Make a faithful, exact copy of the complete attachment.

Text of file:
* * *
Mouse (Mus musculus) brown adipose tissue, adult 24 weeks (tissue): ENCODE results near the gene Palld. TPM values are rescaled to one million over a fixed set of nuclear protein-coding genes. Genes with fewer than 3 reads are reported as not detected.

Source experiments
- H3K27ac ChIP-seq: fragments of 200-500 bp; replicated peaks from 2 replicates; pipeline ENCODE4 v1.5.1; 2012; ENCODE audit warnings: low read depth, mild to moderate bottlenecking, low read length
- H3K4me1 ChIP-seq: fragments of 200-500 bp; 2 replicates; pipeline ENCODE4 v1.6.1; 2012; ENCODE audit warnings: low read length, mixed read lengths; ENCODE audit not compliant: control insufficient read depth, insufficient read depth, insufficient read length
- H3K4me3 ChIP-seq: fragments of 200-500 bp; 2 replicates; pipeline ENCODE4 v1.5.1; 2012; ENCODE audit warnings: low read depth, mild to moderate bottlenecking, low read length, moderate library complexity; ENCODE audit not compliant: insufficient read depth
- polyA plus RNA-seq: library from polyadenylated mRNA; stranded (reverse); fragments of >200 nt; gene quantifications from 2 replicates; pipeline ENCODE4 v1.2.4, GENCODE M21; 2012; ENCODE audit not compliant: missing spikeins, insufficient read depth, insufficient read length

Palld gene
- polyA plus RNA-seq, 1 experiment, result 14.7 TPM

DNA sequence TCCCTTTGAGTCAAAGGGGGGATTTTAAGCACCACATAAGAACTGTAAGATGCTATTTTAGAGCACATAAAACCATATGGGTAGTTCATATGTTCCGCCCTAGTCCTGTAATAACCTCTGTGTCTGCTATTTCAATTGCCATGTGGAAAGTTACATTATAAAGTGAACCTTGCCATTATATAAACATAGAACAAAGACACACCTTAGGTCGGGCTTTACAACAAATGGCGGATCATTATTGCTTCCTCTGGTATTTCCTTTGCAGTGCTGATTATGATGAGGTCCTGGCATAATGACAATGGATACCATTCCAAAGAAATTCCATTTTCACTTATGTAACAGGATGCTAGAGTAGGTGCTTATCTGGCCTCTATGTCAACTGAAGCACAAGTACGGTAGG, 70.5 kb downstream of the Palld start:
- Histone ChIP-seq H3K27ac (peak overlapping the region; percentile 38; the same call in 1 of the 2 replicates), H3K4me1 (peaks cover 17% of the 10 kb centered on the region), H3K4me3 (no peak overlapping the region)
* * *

Mouse (Mus musculus) brown adipose tissue, adult 24 weeks (tissue): ENCODE results near the gene Palld. TPM values are rescaled to one million over a fixed set of nuclear protein-coding genes. Genes with fewer than 3 reads are reported as not detected.

Source experiments
- H3K27ac ChIP-seq: fragments of 200-500 bp; replicated peaks from 2 replicates; pipeline ENCODE4 v1.5.1; 2012; ENCODE audit warnings: low read depth, mild to moderate bottlenecking, low read length
- H3K4me1 ChIP-seq: fragments of 200-500 bp; 2 replicates; pipeline ENCODE4 v1.6.1; 2012; ENCODE audit warnings: low read length, mixed read lengths; ENCODE audit not compliant: control insufficient read depth, insufficient read depth, insufficient read length
- H3K4me3 ChIP-seq: fragments of 200-500 bp; 2 replicates; pipeline ENCODE4 v1.5.1; 2012; ENCODE audit warnings: low read depth, mild to moderate bottlenecking, low read length, moderate library complexity; ENCODE audit not compliant: insufficient read depth
- polyA plus RNA-seq: library from polyadenylated mRNA; stranded (reverse); fragments of >200 nt; gene quantifications from 2 replicates; pipeline ENCODE4 v1.2.4, GENCODE M21; 2012; ENCODE audit not compliant: missing spikeins, insufficient read depth, insufficient read length

Palld gene
- polyA plus RNA-seq, 1 experiment, result 14.7 TPM

DNA sequence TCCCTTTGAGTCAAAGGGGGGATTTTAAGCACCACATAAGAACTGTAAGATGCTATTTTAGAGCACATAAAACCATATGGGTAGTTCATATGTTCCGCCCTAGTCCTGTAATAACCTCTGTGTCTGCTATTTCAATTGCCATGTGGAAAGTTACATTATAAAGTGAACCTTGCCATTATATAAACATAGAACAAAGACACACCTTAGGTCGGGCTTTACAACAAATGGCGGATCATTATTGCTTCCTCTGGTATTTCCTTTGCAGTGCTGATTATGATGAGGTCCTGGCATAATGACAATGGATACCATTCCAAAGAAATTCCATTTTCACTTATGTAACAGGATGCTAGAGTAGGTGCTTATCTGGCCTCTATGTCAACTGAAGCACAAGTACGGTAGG, 70.5 kb downstream of the Palld start:
- Histone ChIP-seq H3K27ac (peak overlapping the region; percentile 38; the same call in 1 of the 2 replicates), H3K4me1 (peaks cover 17% of the 10 kb centered on the region), H3K4me3 (no peak overlapping the region)